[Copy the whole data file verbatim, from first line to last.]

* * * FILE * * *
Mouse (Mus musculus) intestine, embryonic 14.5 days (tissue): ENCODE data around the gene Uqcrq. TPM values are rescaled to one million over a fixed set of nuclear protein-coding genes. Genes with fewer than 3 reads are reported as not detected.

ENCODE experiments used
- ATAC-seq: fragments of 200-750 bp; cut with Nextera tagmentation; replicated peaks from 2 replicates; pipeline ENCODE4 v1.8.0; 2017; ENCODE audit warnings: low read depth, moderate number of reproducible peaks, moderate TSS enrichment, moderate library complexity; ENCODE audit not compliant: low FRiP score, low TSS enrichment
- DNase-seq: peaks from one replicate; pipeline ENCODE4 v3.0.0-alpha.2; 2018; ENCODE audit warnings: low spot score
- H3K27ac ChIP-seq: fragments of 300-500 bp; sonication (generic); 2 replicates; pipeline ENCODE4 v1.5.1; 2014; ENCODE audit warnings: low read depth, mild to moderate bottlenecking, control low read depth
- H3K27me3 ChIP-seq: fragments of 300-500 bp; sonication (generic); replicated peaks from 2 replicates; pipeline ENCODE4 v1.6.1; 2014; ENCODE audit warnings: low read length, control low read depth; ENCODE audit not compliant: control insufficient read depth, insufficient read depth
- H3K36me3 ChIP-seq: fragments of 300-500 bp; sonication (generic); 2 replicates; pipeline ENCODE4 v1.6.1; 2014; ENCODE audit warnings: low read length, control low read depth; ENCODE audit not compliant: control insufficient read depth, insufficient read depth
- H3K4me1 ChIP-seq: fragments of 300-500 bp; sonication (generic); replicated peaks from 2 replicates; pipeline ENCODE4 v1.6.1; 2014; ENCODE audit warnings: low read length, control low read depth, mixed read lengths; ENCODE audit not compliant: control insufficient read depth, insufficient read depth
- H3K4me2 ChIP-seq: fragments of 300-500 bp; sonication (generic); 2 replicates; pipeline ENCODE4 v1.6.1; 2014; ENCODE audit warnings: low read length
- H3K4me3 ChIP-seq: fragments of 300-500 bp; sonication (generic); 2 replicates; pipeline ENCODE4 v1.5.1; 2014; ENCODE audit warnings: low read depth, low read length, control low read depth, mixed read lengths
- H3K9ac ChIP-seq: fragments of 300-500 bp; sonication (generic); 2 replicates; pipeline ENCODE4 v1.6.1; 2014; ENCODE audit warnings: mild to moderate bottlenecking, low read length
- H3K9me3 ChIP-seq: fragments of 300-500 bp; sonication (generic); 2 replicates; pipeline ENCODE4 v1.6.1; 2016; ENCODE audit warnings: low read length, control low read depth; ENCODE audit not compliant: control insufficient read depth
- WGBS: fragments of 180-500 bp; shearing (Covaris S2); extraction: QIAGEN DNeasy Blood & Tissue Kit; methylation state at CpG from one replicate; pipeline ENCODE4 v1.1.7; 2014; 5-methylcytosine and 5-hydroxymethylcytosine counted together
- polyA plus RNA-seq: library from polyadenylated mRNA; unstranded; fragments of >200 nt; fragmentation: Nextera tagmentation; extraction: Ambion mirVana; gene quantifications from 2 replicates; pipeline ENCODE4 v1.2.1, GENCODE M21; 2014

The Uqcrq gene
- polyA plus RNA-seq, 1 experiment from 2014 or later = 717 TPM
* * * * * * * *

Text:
Mouse (Mus musculus) intestine, embryonic 14.5 days (tissue): ENCODE data around the gene Uqcrq. TPM values are rescaled to one million over a fixed set of nuclear protein-coding genes. Genes with fewer than 3 reads are reported as not detected.

ENCODE experiments used
- ATAC-seq: fragments of 200-750 bp; cut with Nextera tagmentation; replicated peaks from 2 replicates; pipeline ENCODE4 v1.8.0; 2017; ENCODE audit warnings: low read depth, moderate number of reproducible peaks, moderate TSS enrichment, moderate library complexity; ENCODE audit not compliant: low FRiP score, low TSS enrichment
- DNase-seq: peaks from one replicate; pipeline ENCODE4 v3.0.0-alpha.2; 2018; ENCODE audit warnings: low spot score
- H3K27ac ChIP-seq: fragments of 300-500 bp; sonication (generic); 2 replicates; pipeline ENCODE4 v1.5.1; 2014; ENCODE audit warnings: low read depth, mild to moderate bottlenecking, control low read depth
- H3K27me3 ChIP-seq: fragments of 300-500 bp; sonication (generic); replicated peaks from 2 replicates; pipeline ENCODE4 v1.6.1; 2014; ENCODE audit warnings: low read length, control low read depth; ENCODE audit not compliant: control insufficient read depth, insufficient read depth
- H3K36me3 ChIP-seq: fragments of 300-500 bp; sonication (generic); 2 replicates; pipeline ENCODE4 v1.6.1; 2014; ENCODE audit warnings: low read length, control low read depth; ENCODE audit not compliant: control insufficient read depth, insufficient read depth
- H3K4me1 ChIP-seq: fragments of 300-500 bp; sonication (generic); replicated peaks from 2 replicates; pipeline ENCODE4 v1.6.1; 2014; ENCODE audit warnings: low read length, control low read depth, mixed read lengths; ENCODE audit not compliant: control insufficient read depth, insufficient read depth
- H3K4me2 ChIP-seq: fragments of 300-500 bp; sonication (generic); 2 replicates; pipeline ENCODE4 v1.6.1; 2014; ENCODE audit warnings: low read length
- H3K4me3 ChIP-seq: fragments of 300-500 bp; sonication (generic); 2 replicates; pipeline ENCODE4 v1.5.1; 2014; ENCODE audit warnings: low read depth, low read length, control low read depth, mixed read lengths
- H3K9ac ChIP-seq: fragments of 300-500 bp; sonication (generic); 2 replicates; pipeline ENCODE4 v1.6.1; 2014; ENCODE audit warnings: mild to moderate bottlenecking, low read length
- H3K9me3 ChIP-seq: fragments of 300-500 bp; sonication (generic); 2 replicates; pipeline ENCODE4 v1.6.1; 2016; ENCODE audit warnings: low read length, control low read depth; ENCODE audit not compliant: control insufficient read depth
- WGBS: fragments of 180-500 bp; shearing (Covaris S2); extraction: QIAGEN DNeasy Blood & Tissue Kit; methylation state at CpG from one replicate; pipeline ENCODE4 v1.1.7; 2014; 5-methylcytosine and 5-hydroxymethylcytosine counted together
- polyA plus RNA-seq: library from polyadenylated mRNA; unstranded; fragments of >200 nt; fragmentation: Nextera tagmentation; extraction: Ambion mirVana; gene quantifications from 2 replicates; pipeline ENCODE4 v1.2.1, GENCODE M21; 2014

The Uqcrq gene
- polyA plus RNA-seq, 1 experiment from 2014 or later = 717 TPM